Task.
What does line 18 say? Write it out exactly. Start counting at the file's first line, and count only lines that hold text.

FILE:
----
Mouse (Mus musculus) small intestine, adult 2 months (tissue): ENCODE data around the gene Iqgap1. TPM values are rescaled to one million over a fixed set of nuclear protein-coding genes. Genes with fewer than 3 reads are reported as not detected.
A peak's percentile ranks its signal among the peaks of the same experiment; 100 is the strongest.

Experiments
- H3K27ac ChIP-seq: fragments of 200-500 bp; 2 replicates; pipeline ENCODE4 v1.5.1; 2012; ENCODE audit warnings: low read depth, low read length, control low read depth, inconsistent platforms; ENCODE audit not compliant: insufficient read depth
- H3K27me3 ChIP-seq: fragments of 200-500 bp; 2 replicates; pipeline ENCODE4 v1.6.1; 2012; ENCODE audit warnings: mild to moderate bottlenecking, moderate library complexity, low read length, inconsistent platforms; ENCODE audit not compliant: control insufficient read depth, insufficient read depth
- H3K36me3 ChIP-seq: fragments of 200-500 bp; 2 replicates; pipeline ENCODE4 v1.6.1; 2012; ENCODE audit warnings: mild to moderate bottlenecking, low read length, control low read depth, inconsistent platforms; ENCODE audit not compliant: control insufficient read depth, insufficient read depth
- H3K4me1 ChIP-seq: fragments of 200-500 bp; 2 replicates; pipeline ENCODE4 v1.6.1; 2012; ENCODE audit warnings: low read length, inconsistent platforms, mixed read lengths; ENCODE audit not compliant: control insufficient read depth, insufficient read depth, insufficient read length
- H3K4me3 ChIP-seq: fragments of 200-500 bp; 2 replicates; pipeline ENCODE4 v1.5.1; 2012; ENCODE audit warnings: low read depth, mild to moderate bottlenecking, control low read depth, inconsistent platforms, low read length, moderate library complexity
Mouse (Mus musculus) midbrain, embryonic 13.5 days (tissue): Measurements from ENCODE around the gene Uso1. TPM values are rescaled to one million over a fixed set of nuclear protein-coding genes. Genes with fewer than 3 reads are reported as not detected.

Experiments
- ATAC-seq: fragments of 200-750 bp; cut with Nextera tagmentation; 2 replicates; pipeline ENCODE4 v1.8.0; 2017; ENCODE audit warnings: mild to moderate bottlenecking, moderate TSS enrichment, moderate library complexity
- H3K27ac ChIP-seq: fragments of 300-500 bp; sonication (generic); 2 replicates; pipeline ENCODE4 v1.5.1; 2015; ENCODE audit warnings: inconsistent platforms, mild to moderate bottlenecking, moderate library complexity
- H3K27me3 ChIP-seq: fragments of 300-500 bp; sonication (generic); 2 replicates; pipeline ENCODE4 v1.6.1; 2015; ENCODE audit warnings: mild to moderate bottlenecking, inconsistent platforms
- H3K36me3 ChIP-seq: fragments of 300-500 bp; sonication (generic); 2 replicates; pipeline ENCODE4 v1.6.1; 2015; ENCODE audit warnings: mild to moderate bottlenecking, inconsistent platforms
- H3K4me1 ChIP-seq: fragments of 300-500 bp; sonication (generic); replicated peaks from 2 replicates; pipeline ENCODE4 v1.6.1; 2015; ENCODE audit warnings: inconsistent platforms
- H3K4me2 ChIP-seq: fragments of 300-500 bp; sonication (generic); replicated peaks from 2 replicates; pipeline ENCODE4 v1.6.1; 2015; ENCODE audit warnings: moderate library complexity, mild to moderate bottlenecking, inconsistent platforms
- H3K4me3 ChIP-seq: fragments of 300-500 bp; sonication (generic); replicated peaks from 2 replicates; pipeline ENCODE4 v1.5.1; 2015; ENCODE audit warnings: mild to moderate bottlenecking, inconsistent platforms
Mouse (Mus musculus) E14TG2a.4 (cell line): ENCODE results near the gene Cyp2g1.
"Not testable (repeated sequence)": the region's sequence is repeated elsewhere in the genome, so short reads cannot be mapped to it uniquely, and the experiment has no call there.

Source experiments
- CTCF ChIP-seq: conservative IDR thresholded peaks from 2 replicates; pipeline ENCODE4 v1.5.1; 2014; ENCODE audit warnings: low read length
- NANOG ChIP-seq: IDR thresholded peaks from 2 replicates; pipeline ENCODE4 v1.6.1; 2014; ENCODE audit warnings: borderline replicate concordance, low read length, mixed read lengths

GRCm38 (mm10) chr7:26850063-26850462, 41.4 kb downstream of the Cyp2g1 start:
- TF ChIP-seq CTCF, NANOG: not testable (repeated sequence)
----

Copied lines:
Mouse (Mus musculus) E14TG2a.4 (cell line): ENCODE results near the gene Cyp2g1.